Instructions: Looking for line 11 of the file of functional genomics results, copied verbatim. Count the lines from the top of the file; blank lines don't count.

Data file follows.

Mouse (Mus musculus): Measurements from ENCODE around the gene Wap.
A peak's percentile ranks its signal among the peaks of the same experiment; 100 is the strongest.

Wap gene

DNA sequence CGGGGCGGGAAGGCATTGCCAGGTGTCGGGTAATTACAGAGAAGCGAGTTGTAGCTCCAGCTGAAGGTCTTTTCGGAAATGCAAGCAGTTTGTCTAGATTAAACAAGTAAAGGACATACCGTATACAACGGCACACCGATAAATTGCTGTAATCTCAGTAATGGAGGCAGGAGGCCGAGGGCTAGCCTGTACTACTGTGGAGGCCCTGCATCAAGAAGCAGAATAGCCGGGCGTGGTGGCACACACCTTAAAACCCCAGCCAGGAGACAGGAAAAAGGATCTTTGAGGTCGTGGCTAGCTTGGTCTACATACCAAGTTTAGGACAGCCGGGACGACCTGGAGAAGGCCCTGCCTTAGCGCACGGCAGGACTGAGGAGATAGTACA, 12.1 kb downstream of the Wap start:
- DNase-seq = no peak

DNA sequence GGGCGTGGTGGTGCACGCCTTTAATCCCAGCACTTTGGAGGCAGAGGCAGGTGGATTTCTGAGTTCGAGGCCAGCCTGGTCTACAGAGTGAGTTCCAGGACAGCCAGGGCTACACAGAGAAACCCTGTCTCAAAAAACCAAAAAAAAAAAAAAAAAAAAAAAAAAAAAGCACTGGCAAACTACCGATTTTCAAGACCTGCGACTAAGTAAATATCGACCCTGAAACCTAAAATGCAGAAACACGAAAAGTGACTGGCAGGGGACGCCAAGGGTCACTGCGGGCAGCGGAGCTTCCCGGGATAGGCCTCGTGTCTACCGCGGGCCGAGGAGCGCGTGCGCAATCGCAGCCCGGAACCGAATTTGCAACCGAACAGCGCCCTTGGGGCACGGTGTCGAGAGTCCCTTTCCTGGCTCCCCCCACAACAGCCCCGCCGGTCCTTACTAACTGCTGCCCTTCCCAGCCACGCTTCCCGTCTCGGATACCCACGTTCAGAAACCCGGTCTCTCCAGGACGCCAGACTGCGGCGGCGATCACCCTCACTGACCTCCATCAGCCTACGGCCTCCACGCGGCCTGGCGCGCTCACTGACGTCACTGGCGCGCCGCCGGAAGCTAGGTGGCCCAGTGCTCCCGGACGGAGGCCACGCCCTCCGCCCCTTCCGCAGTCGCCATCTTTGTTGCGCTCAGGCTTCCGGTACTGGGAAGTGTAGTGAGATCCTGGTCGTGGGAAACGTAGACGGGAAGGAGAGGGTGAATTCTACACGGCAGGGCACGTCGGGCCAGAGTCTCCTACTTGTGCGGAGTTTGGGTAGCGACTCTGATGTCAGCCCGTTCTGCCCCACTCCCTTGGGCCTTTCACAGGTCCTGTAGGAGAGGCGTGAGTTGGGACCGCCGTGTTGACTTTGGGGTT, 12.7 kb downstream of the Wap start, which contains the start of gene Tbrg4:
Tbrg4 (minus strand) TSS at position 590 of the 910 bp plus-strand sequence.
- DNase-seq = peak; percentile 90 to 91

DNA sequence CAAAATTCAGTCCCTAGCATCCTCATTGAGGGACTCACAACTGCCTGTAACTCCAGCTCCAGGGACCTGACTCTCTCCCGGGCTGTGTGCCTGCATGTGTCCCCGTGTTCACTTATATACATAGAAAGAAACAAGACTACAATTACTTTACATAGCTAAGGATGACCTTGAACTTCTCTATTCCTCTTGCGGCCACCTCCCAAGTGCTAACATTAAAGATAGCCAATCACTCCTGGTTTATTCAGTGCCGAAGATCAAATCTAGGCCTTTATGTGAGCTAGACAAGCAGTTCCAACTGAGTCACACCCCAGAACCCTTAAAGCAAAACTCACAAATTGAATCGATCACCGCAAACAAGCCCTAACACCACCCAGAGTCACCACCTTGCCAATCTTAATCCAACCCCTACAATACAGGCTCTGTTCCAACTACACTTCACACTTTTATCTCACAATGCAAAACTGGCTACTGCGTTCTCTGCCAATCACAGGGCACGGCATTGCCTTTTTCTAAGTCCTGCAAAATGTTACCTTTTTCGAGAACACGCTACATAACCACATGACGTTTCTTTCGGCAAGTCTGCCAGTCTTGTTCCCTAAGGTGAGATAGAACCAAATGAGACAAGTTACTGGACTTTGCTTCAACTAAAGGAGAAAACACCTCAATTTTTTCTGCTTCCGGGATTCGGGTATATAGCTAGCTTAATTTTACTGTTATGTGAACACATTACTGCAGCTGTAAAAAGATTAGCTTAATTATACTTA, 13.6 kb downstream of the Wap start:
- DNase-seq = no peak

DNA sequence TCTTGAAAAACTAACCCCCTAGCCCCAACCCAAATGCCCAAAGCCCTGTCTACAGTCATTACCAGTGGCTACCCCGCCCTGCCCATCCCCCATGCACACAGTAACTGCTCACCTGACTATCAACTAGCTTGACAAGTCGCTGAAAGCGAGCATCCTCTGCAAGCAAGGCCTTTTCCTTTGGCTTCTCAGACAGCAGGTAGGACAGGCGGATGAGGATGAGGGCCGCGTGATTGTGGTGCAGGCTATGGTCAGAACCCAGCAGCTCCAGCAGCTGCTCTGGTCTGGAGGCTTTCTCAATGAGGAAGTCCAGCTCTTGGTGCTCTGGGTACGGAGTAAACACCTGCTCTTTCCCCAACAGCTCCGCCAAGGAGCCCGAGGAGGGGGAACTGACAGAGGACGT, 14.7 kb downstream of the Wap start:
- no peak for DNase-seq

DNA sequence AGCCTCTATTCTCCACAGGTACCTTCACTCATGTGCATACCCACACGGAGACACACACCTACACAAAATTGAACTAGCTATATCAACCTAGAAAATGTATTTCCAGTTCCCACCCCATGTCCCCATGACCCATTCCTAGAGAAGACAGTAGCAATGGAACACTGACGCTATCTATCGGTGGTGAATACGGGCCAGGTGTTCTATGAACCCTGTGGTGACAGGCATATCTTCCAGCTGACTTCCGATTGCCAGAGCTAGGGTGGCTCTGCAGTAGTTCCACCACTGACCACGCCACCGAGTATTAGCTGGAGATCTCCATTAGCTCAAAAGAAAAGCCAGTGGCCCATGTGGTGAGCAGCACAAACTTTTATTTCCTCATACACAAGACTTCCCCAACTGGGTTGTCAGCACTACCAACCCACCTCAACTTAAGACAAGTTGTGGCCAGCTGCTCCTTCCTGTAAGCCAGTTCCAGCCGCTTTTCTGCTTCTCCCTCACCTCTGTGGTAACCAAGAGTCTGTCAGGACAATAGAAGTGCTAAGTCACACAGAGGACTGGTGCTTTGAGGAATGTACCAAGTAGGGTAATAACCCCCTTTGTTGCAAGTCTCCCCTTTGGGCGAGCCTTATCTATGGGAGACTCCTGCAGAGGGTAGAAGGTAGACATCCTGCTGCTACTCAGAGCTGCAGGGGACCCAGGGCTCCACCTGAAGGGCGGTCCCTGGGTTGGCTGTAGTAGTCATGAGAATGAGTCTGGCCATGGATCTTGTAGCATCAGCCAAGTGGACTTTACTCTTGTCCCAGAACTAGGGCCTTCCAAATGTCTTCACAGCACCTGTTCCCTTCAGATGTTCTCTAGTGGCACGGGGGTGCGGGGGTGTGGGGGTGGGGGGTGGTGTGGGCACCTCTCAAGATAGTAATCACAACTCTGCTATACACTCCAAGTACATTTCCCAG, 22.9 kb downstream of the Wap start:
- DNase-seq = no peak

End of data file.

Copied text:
DNA sequence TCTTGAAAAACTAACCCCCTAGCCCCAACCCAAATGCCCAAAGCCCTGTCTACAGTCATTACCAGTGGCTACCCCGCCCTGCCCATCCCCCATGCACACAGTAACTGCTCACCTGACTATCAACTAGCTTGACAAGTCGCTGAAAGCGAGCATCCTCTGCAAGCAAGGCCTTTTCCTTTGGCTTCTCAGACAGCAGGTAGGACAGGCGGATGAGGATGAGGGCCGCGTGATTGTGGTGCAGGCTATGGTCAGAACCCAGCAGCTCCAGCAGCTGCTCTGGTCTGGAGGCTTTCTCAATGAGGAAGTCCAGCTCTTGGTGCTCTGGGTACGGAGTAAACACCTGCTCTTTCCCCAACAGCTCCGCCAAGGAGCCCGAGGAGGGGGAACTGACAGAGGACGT, 14.7 kb downstream of the Wap start: